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Canadian Radio Amateur Finds Resurrected NASA Satellite

01/29/2018

When he’s not on ham radio, Scott Tilley, VE7TIL, an amateur astronomer, hunts spy satellites. Using an S-band radio from his home in Roberts Creek, British Columbia, Tilley routinely scans the skies for radio signals from classified objects orbiting Earth, according to a recent article on Spaceweather.com. Since starting 5 years ago, Tilley has located dozens of secret or unlisted satellites. Earlier this month, while hunting for ZUMA — an undisclosed US government spacecraft lost in a January 8 launch mishap — when he saw the signature of IMAGE (Imager for Magnetopause-to-Aurora Global Exploration), a NASA spacecraft believed to have died in December 2005. The discovery has delighted space scientists.

“The long gone and nearly forgotten IMAGE spacecraft has come back to life and been detected by an amateur astronomer,” said Mission Manager Richard J. Burley at NASA’s Goddard Space Flight (GSFC), which confirmed that what Tilley spotted is, indeed, IMAGE. Amateur observer Paul Marsh, M0EYT, in the UK provided the first independent confirmation of the IMAGE signal.

NASA said on January 29 that observations from five sites were consistent with the RF characteristics expected of IMAGE. “Specifically, the radio frequency showed a spike at the expected center frequency, as well as side bands where they should be for IMAGE,” NASA said. “Oscillation of the signal was also consistent with the last known spin rate for IMAGE.”

But just to make certain beyond a shadow of a doubt, NASA will next attempt to capture and analyze data from the signal. The challenge to decoding the signal is primarily technical. The types of hardware and operating systems used in the IMAGE Mission Operations Center no longer exist, and other systems have been updated several versions beyond what they were at the time, requiring significant reverse-engineering.”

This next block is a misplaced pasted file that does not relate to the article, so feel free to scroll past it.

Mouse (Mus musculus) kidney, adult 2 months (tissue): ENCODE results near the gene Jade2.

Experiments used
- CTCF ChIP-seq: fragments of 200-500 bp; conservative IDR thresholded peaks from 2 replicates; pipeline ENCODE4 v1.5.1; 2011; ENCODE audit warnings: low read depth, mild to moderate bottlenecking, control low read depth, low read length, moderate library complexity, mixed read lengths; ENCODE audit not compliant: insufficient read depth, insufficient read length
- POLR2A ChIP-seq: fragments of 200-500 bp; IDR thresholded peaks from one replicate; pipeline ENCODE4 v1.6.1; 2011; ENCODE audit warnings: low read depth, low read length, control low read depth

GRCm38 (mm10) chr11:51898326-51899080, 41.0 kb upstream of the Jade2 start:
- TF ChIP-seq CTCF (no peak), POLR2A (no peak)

If data decoding succeeds, NASA will try to turn on the science payload to understand the status of the various science instruments.

After the spacecraft went silent, an unsuccessful 2007 effort was made to track IMAGE in the hope that a “long shadow encounter” would drain the battery enough to cause IMAGE to reset its control hardware. When that effort failed, the mission was declared to have ended. Space scientists now theorize that an even longer eclipse — or other event — did reset the system and bring the transmitter back to life. Yet to be determined is whether it’s possible to restore IMAGE to operation and to what degree.

Launched in 2000 on a mission to monitor space weather, IMAGE mapped plasma patterns around Earth, keeping tabs on the planet’s magnetosphere as it responded to solar activity; on-board ultraviolet cameras shot images of Earth’s auroras. “It had capabilities that no other spacecraft could match — before or since,” said Patricia Reiff, a member of the original IMAGE science team at Rice University.

“If revival occurs, the mission should be able to continue as before with no limitations,” NASA’s IMAGE Failure Review Board said in its 2006 report. Reiff said scientists stopped listening after the 2007 effort failed.

After seeing the radio signature, Tilley used a program called STRF to identify it. STRF deduces orbital elements from the Doppler shifts of their radio signals, and it immediately matched what Tilley saw to IMAGE.

Reiff said UC Berkeley still has a ground station that was used for real-time tracking and control and is scrambling to find the old software to see it they can get the spacecraft to respond.

“[IMAGE’s] global-scale auroral imager would be fantastic for nowcasting space weather, Reiff said. “Fingers crossed!” — Thanks to Alex Schwarz, VE7DXW; Spaceweather.com; NASA

 



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